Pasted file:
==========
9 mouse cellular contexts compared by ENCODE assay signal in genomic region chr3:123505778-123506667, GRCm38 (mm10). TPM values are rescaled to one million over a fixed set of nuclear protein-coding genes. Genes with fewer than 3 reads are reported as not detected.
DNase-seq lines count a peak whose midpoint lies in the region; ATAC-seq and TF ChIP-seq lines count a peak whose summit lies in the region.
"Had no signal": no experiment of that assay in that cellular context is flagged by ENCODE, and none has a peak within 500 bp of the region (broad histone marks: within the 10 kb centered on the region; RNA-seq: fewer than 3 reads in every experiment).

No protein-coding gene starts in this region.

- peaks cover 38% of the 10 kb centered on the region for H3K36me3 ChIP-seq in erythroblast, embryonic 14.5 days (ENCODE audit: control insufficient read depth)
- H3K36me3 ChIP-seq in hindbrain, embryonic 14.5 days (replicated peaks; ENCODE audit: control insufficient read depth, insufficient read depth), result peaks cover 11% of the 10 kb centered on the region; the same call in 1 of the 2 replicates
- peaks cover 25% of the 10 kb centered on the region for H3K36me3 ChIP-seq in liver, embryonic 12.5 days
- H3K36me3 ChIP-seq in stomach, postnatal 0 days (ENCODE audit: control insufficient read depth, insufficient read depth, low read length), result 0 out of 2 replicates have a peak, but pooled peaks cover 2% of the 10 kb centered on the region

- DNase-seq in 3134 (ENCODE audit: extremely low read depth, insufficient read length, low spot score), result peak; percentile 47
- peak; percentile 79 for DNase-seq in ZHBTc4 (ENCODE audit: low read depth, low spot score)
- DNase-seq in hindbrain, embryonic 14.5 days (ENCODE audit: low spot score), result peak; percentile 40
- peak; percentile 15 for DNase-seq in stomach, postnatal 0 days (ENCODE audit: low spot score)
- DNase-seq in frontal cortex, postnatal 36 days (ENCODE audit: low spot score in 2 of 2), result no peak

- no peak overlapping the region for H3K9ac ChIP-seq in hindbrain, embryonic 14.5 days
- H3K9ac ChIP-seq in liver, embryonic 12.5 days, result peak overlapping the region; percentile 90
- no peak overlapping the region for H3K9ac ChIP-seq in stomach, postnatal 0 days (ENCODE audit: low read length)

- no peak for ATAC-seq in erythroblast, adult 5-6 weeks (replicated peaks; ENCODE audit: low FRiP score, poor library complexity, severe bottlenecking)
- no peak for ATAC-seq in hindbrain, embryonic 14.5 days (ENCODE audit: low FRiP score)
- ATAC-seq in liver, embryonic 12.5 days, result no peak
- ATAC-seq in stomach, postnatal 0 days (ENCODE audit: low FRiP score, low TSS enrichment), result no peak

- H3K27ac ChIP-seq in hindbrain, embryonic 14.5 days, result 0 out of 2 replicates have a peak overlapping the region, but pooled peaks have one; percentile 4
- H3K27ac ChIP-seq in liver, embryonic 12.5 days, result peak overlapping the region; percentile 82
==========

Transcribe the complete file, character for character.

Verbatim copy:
9 mouse cellular contexts compared by ENCODE assay signal in genomic region chr3:123505778-123506667, GRCm38 (mm10). TPM values are rescaled to one million over a fixed set of nuclear protein-coding genes. Genes with fewer than 3 reads are reported as not detected.
DNase-seq lines count a peak whose midpoint lies in the region; ATAC-seq and TF ChIP-seq lines count a peak whose summit lies in the region.
"Had no signal": no experiment of that assay in that cellular context is flagged by ENCODE, and none has a peak within 500 bp of the region (broad histone marks: within the 10 kb centered on the region; RNA-seq: fewer than 3 reads in every experiment).

No protein-coding gene starts in this region.

- peaks cover 38% of the 10 kb centered on the region for H3K36me3 ChIP-seq in erythroblast, embryonic 14.5 days (ENCODE audit: control insufficient read depth)
- H3K36me3 ChIP-seq in hindbrain, embryonic 14.5 days (replicated peaks; ENCODE audit: control insufficient read depth, insufficient read depth), result peaks cover 11% of the 10 kb centered on the region; the same call in 1 of the 2 replicates
- peaks cover 25% of the 10 kb centered on the region for H3K36me3 ChIP-seq in liver, embryonic 12.5 days
- H3K36me3 ChIP-seq in stomach, postnatal 0 days (ENCODE audit: control insufficient read depth, insufficient read depth, low read length), result 0 out of 2 replicates have a peak, but pooled peaks cover 2% of the 10 kb centered on the region

- DNase-seq in 3134 (ENCODE audit: extremely low read depth, insufficient read length, low spot score), result peak; percentile 47
- peak; percentile 79 for DNase-seq in ZHBTc4 (ENCODE audit: low read depth, low spot score)
- DNase-seq in hindbrain, embryonic 14.5 days (ENCODE audit: low spot score), result peak; percentile 40
- peak; percentile 15 for DNase-seq in stomach, postnatal 0 days (ENCODE audit: low spot score)
- DNase-seq in frontal cortex, postnatal 36 days (ENCODE audit: low spot score in 2 of 2), result no peak

- no peak overlapping the region for H3K9ac ChIP-seq in hindbrain, embryonic 14.5 days
- H3K9ac ChIP-seq in liver, embryonic 12.5 days, result peak overlapping the region; percentile 90
- no peak overlapping the region for H3K9ac ChIP-seq in stomach, postnatal 0 days (ENCODE audit: low read length)

- no peak for ATAC-seq in erythroblast, adult 5-6 weeks (replicated peaks; ENCODE audit: low FRiP score, poor library complexity, severe bottlenecking)
- no peak for ATAC-seq in hindbrain, embryonic 14.5 days (ENCODE audit: low FRiP score)
- ATAC-seq in liver, embryonic 12.5 days, result no peak
- ATAC-seq in stomach, postnatal 0 days (ENCODE audit: low FRiP score, low TSS enrichment), result no peak

- H3K27ac ChIP-seq in hindbrain, embryonic 14.5 days, result 0 out of 2 replicates have a peak overlapping the region, but pooled peaks have one; percentile 4
- H3K27ac ChIP-seq in liver, embryonic 12.5 days, result peak overlapping the region; percentile 82